Battery operation, charge and discharge processes misconceptions

I'm trying to elaborate a simple and concise explanation (and conceptually correct) of how a battery charges and discharges, and why we say things like "the charge stored in the battery is x Ah". For now, I have this:

A battery stores potential chemical energy (potential energy because it is not being used, but can be used to do work), which can be converted into electrical energy by chemical reactions that occur inside it. This conversion happens when it is connected to a circuit.

Battery charging: For electrons to move from the positive terminal to the negative terminal of the battery, work must be done by an external source. This work, which is done on the electric charges that are on the positive terminal, results in accumulation of potential chemical energy in the battery, since it causes the reversal of the chemical reactions that release energy.

So , a battery does not store charge but rather energy. Despite this, in practice in many situations it is more important to know how much the battery will last and not how much energy it stores. So, although conceptually wrong, it is habitual to say "This battery stores a charge of x Ah" to indicate for how long a fixed voltage battery will be able to deliver a given current.

• So, is this little fragment I've written completely correct? Is it possible to improve it without giving up simplicity and conciseness?

In addition, some sources claim that a battery stores electrical potential energy. If this is true then my statement "This conversion [chemical -> electrical] happens when it is connected to a circuit" will be wrong.

• I have a question about this: does a battery have voltage when it is not being measured? In other words, does a battery maintain an electrical potential difference even when it is not being used?

• If so, does it mean that the battery converts potential chemical energy into electrical energy all the time and intensifies this conversion when used?

1st improvement: (WARNING: This text still contains conceptual errors)

A battery stores charges (electrons), that stay bonded in the chemical compounds that form on the surface of its electrodes. Because of this, we also can say that the battery stores potential chemical energy (potential energy because it is not being used, but can be used to do work and chemical because this energy is stored in chemical compounds). Considering the fact that this potential energy is due to electrons, we can also say that a battery stores potential electrical energy. (Both measured in joules).

Due to the different amounts of bounded electrons in the electrode's chemical compounds, one electrode stays with excess of electrons, wile the other stays with depletion of electrons. Then, we call the first negative terminal and the last positive terminal. Having this in mind, we can say that the battery have a potential difference between its terminals. While we normally measure a difference of energy in joules, when dealing whit charges there's a more useful mesure: difference of energy (J) divided by amount of charge (C). This is called voltage or electrical potential difference or electrochemical potential difference.

Battery discharging:

When the battery is connected to a circuit, it starts the process of discharging. In this process, the electrical/chemical potential energy is released by the chemical reactions. In other words, the electrons bounded in the chemical compounds start to unbound and move around the circuit, until they reach the positive terminal. We have here the conversion of the potential electrical/chemical energy into electrical energy. This process lasts as long as there is a potential difference between the battery terminals.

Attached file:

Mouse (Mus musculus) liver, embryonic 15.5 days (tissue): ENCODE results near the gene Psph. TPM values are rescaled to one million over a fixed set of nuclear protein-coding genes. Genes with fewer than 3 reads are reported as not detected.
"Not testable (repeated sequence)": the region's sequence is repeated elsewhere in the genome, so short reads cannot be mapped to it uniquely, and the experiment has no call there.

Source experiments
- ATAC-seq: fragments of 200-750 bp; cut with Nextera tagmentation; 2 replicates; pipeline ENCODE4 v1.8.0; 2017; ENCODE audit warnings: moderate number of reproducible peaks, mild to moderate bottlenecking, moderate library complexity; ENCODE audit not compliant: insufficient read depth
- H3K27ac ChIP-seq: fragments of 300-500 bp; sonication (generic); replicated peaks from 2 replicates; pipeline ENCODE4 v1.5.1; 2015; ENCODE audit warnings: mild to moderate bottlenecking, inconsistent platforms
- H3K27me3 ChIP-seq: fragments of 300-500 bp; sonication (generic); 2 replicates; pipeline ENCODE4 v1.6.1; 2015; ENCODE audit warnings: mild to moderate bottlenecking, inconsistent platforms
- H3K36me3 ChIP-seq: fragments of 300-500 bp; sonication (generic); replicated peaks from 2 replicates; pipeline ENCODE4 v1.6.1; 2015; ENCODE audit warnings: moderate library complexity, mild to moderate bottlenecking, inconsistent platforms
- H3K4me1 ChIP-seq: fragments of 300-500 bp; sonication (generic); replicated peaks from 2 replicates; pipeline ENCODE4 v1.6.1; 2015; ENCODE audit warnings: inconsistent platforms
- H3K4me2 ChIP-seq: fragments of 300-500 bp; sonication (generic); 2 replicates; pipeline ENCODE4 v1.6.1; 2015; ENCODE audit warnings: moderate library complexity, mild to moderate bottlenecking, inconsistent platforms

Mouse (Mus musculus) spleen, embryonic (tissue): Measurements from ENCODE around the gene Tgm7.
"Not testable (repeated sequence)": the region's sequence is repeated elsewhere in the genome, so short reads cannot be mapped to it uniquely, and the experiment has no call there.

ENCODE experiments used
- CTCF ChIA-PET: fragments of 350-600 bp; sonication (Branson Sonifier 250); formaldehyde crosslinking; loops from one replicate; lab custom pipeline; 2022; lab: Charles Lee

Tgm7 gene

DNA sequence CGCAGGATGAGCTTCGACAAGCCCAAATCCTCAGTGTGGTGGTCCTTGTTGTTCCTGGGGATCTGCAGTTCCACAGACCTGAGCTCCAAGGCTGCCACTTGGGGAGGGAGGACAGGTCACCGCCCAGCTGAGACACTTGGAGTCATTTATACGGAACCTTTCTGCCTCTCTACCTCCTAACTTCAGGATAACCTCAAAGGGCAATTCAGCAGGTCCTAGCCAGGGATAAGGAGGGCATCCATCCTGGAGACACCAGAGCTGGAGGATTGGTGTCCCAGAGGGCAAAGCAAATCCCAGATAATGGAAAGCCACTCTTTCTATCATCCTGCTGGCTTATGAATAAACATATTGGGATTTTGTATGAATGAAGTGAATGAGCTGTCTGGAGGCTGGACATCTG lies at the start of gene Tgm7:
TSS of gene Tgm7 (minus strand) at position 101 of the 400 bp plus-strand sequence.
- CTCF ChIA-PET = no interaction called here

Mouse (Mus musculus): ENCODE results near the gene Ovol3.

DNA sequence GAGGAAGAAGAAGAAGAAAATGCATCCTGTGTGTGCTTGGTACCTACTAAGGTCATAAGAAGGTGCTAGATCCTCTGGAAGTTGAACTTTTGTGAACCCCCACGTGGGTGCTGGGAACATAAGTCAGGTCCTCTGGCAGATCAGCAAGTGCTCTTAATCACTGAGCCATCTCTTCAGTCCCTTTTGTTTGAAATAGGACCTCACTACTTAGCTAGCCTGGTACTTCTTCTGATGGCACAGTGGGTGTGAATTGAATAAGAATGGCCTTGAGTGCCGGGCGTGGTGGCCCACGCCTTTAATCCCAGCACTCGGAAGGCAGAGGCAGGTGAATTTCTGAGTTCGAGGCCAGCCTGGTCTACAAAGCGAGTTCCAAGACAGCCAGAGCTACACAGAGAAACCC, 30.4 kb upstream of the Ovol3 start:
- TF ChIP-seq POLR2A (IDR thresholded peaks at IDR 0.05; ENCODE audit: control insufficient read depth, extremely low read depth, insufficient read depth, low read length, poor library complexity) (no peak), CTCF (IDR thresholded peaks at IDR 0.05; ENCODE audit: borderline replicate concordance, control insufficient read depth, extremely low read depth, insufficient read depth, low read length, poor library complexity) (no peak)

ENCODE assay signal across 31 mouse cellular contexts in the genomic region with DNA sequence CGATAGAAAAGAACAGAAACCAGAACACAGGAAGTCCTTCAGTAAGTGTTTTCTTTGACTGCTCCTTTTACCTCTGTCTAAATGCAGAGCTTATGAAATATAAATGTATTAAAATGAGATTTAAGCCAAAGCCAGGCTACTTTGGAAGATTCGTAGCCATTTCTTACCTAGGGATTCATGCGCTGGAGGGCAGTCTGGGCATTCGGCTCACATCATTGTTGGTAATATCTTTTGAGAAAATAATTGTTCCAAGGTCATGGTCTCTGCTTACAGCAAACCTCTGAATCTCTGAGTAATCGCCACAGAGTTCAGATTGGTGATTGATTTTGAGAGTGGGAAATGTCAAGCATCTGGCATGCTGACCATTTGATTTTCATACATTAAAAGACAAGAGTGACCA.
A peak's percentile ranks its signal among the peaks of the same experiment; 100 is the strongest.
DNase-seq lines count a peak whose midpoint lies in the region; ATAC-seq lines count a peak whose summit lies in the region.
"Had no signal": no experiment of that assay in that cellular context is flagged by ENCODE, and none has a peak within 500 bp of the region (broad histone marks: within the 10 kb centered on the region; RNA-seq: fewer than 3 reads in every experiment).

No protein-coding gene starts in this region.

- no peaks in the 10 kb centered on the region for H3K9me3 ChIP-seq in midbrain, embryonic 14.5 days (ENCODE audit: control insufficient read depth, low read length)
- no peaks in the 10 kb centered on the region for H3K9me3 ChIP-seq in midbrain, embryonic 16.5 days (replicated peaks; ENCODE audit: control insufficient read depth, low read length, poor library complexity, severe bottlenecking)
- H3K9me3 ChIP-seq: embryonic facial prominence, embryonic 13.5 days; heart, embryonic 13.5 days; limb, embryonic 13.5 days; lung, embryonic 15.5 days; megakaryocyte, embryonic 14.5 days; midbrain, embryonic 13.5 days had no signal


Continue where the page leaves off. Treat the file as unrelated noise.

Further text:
Battery charging:

For electrons to move from the positive terminal to the negative terminal of the battery, work must be done by an external source. This work, which is done on the electric charges that are on the positive terminal, results in accumulation of potential electrical/chemical energy (and, consequently, accumulation of charge) in the battery, since it causes the reversal of the chemical reactions that release electrons. In other words, the electrons in the battery get bounded into new chemical compounds that form on the surface of electrodes due to external work. This process lasts until the voltage of the battery is lower than the applied charging.

The Ampere-hour unit:

One could say things like "This battery stores x J of energy", but in practice in most of the situations it's more important to know how much the battery will last, and not how much energy it stores. So, it's more habitual to say "This battery stores a charge of y Ah, because this indicates for how long a fixed voltage battery will be able to deliver a given current.

• So, are those explanations conceptually correct now?
• Does not the Charge Conservation Principle requires that the amount of charges entering in one terminal should be equal to the amount of charges coming out of the other terminal? If so, how can charges be stored in the battery when it is charging? What am I misunderstanding here?
• Yes you are on the right track. You can also learn about the chemistry as well, for example a lead acid battery cell is 2 volts whereas a Li ion battery cell is 3.4v because Li is more reactive than Pb. If both batteries where rated at 1Ah of charge the Li one produces more energy, 1.7 times more! Commented Apr 9, 2019 at 0:54
• I think is not all wrong to say that it stores charge, since a loaded battery is trapping a defined amount of electrons with chemical bonds, and releases them upon discharge. The Ah are easier to measure and better defined; actual power output depends a lot on "internal resistance" and discharge mode/speed. Commented Apr 9, 2019 at 10:34
• Yes the battery has its nominal potential when is not being used. When it is working , the potential drop a little Commented Apr 9, 2019 at 18:28
• Yes there is voltage when not connected .... but the current is zero. Think of a positive charge separated by a glass pane from a negative charge, the force of attraction is still present but no current flows until the glass is removed. Commented Apr 9, 2019 at 23:35
• When the battery is connected, yes you can say that chemical energy is converted into electrical; voltage by itself is not energy; when you have current flowing, then the electrons do work (on a lamp or electric motor) Commented Apr 10, 2019 at 8:02